Expression from another K6 gene (yellow) explains hair growth in double knockout mice.

By knocking out the two known keratin 6 (K6) genes in mice, Wojcik et al. (page 619) have discovered a third murine K6 gene, and simultaneously created a promising model system for studying keratin function in more detail. In an effort to study the function of K6, the authors generated a mouse line lacking both K6a and K6b, and found that plaques develop on the tongues of these mice and cause the majority to die of starvation within two weeks of birth. Surprisingly, and in contrast to a previously described mouse K6a/b knockout line, ∼25% of the mice survive to adulthood and grow normal hair and nails. Further analysis uncovered a previously undescribed murine K6 gene, an ortholog of the K6hf gene from human hair follicles, which the authors have named MK6hf.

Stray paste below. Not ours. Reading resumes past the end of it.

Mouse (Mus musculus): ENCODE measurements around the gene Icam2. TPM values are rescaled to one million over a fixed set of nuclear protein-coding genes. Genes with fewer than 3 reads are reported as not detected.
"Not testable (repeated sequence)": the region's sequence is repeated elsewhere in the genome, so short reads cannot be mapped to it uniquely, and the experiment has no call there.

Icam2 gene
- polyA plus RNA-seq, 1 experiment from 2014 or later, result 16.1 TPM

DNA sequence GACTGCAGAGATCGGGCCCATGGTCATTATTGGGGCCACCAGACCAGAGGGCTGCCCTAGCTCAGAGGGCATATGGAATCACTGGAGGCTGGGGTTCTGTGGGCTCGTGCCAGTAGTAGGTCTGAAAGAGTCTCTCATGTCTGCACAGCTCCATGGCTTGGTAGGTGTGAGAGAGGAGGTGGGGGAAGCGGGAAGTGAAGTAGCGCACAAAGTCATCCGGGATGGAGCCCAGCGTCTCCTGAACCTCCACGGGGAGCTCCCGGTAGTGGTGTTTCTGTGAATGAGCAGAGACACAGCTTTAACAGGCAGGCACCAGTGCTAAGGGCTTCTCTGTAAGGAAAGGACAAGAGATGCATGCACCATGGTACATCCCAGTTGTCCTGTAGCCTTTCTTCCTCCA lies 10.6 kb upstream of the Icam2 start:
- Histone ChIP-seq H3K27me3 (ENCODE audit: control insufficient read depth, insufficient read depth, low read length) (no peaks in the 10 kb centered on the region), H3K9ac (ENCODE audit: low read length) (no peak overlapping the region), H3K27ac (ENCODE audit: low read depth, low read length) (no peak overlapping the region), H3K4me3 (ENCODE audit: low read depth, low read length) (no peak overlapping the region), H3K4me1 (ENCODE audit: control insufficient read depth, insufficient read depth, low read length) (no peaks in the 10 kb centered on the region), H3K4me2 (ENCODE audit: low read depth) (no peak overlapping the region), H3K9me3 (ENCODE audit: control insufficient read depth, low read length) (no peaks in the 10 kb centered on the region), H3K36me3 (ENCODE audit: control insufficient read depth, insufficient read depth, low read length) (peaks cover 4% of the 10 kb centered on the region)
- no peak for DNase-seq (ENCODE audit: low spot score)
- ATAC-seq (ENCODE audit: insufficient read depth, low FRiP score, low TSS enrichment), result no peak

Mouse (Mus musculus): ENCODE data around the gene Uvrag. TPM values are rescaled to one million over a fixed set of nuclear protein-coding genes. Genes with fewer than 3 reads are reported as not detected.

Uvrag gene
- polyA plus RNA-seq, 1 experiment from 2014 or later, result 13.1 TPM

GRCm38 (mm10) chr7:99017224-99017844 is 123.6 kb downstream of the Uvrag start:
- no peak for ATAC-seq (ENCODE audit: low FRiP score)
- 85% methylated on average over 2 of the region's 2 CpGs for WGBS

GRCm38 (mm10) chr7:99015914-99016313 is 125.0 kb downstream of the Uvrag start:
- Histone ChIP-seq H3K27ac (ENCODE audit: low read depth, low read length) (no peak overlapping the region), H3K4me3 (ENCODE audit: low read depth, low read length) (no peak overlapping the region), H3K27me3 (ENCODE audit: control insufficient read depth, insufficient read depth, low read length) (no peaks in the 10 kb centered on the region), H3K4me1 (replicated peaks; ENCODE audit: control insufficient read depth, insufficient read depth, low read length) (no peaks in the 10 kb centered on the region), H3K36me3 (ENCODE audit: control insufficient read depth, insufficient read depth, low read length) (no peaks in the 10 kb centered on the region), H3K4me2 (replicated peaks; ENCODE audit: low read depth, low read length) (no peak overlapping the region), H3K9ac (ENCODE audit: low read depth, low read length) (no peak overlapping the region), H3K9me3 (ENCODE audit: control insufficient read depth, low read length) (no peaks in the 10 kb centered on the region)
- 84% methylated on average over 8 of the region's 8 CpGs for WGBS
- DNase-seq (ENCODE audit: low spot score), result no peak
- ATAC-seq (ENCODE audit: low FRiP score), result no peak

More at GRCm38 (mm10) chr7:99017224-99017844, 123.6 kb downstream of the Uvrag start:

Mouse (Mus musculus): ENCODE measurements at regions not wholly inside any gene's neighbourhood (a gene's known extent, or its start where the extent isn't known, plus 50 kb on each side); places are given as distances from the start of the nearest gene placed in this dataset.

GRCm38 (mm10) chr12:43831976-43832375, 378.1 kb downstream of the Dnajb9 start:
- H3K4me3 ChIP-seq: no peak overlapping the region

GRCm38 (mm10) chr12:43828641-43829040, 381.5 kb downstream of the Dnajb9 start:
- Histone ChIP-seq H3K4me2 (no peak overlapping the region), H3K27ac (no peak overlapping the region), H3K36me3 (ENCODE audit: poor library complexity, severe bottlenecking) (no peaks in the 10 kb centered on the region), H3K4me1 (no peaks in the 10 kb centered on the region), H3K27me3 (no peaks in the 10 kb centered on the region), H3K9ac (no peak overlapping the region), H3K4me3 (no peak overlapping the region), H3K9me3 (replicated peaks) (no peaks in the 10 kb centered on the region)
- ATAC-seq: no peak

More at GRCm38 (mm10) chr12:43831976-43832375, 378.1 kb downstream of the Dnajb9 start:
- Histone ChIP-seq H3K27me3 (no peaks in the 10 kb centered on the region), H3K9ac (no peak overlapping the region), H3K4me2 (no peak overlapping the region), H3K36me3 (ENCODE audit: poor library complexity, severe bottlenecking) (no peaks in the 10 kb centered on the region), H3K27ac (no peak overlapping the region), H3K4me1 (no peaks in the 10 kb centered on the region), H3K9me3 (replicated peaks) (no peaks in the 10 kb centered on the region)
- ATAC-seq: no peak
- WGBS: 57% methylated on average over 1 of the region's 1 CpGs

While the presence of MK6hf helps explain why the knockout mice develop normal hair and nails, some mysteries remain. MK6hf is not expressed in oral epithelia, and all of the mice exhibit ultrastructural abnormalities in their tongues, so it is unclear why some survive to adulthood while others die. Wojcik and colleagues are now performing backcrosses to search for unknown genetic modifiers involved in epithelial integrity.

The results also suggest that inducible K6 expression may be less important in wound healing than was previously believed, since the knockout mice heal wounds normally. Rather than helping in the initial events of wound healing such as proliferation and migration, keratins may be induced to strengthen the tissue once it has been repaired. ▪